2.2 Period 1: Prehistoric

The excavations at Elms Farm have produced evidence for the occupation of the landscape from the Neolithic period onwards. These prehistoric aspects of the site, pre-dating the Late Pre-Roman Iron Age (nominally to 50 BC), are essentially unconnected to the LPRIA and Roman settlement and have been published separately (Atkinson and Preston 2001)). Only a brief summary of their form and significance is presented here.

The legible evidence for prehistoric occupation is largely concentrated on the upper gravel terrace, within Excavation Area W, which lies to the north of the Late Iron Age and later settlement focus, and had escaped much of the masking and truncating activity associated with it. This early occupation of the landscape comprises Neolithic settlement remains, Bronze Age funerary monuments (a Beaker burial, barrow and cremation burials) and vestiges of field systems of tentative Early to Middle Iron Age date (Figure 4).

Figure 4: Period 1 - prehistoric features [JPG]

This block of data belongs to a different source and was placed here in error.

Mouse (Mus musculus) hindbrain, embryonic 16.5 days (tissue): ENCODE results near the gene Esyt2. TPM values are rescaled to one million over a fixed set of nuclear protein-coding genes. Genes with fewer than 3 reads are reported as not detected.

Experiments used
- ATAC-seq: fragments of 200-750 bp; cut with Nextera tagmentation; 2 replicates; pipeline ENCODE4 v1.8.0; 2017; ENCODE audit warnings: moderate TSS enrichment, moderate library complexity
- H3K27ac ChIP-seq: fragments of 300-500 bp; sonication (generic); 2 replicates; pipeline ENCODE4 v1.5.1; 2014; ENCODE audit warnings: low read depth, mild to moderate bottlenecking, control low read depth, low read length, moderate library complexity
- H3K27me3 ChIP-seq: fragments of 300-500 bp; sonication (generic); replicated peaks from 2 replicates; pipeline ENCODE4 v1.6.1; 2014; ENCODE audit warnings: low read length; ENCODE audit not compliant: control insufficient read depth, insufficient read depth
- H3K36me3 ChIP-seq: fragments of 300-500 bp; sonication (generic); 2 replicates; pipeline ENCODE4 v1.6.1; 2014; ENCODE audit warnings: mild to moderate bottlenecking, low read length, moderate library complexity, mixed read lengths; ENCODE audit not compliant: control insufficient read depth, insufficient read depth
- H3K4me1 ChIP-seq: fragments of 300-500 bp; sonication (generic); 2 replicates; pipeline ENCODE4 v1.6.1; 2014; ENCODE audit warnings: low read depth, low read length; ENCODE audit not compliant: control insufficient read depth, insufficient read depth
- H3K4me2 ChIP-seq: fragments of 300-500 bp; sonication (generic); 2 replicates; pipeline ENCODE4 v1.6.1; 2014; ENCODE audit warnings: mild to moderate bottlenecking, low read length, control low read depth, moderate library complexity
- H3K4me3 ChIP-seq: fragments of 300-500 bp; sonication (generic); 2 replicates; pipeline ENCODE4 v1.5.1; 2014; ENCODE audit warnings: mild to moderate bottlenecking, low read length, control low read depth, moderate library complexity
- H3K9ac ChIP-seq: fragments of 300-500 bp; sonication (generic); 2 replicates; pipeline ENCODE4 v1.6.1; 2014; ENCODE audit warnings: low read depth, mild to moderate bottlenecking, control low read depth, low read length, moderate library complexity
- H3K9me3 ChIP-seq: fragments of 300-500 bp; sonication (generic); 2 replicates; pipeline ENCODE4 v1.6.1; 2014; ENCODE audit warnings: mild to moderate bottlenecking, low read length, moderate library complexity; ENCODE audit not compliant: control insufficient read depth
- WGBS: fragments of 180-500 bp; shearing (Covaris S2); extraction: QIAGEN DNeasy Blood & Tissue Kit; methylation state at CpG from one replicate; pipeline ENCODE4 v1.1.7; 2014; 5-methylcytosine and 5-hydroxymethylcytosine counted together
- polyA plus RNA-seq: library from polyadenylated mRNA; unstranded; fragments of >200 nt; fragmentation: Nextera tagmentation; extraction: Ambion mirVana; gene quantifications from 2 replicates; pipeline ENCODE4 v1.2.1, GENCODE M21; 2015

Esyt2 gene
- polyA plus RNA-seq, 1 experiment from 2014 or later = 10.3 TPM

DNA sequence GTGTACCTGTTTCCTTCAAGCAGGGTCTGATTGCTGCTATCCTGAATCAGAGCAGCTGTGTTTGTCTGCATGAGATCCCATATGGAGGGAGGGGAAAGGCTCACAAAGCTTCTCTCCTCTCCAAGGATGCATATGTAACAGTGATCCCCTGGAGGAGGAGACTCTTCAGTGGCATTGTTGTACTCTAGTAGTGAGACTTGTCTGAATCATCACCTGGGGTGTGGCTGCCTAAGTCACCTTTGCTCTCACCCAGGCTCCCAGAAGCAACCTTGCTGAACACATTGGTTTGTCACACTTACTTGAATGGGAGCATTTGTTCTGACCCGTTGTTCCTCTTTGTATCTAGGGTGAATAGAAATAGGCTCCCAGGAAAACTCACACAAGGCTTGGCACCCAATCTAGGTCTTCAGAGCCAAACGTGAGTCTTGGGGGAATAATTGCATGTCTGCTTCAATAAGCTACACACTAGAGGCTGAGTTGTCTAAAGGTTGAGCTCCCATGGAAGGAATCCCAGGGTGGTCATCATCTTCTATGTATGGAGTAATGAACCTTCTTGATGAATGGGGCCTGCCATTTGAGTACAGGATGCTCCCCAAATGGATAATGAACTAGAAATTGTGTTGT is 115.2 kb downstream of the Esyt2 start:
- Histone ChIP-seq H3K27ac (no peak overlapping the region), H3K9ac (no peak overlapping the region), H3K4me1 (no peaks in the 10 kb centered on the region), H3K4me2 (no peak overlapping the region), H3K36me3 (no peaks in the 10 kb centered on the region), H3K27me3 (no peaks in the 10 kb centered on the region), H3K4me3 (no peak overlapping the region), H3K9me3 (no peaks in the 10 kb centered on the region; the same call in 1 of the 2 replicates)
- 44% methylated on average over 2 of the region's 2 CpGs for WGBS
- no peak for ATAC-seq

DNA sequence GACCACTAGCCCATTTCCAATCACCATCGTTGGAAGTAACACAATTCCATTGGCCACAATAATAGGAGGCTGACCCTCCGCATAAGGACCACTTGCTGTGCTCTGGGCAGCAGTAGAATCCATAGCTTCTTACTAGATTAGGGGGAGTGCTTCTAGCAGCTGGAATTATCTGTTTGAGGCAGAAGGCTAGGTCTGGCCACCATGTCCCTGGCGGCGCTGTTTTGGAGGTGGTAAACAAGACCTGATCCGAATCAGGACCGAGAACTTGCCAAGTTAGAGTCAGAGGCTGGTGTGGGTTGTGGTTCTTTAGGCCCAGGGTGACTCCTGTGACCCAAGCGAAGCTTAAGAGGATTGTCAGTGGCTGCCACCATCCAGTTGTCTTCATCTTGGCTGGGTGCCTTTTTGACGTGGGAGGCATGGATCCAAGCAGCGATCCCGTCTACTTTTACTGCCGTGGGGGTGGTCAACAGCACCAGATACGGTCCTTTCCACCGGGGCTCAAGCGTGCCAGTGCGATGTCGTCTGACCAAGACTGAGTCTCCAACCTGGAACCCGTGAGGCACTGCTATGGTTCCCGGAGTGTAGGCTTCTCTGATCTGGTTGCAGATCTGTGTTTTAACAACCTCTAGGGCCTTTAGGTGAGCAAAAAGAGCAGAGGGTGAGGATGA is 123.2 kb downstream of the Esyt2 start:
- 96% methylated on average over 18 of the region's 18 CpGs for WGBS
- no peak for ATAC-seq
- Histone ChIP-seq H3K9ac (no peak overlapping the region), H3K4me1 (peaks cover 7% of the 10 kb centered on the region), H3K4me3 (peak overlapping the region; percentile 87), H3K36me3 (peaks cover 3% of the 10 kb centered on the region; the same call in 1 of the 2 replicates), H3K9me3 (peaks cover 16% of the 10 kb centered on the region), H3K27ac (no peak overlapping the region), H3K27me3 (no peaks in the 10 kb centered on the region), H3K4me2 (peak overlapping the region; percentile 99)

It is evident that prehistoric period occupation and land-use is widespread and continues south across what subsequently becomes the focus of the Late Iron Age and Roman settlement, no doubt extending as far as the Chelmer river and its marshlands. Discovery of prehistoric features among the dense and complex later remains is somewhat incidental, but hints at a similar range of dates and types as those of the upper gravel terrace. Of particular note is a second Beaker burial in Excavation Area M, accompanied by two late Neolithic/Early Bronze Age pits in Area P. In view of the religious connotations attributed to an important part of the later settlement, it may be particularly significant that a group of five substantial post-holes of Middle Bronze Age date underlie the late Iron Age and Roman temple complex present in Excavation Area J. It has been conjectured that these constitute the remains of an earlier structure that may itself be of religious significance and which occupies a slight rise on the gravel terrace (Atkinson and Preston 2001, 70). Residual flintwork of Palaeolithic, Mesolithic and Bronze Age date, and pottery of Bronze Age and earlier Iron Age date, is present across the later settlement area and attests to widespread, if seemingly unfocused, utilisation of the lower terrace.


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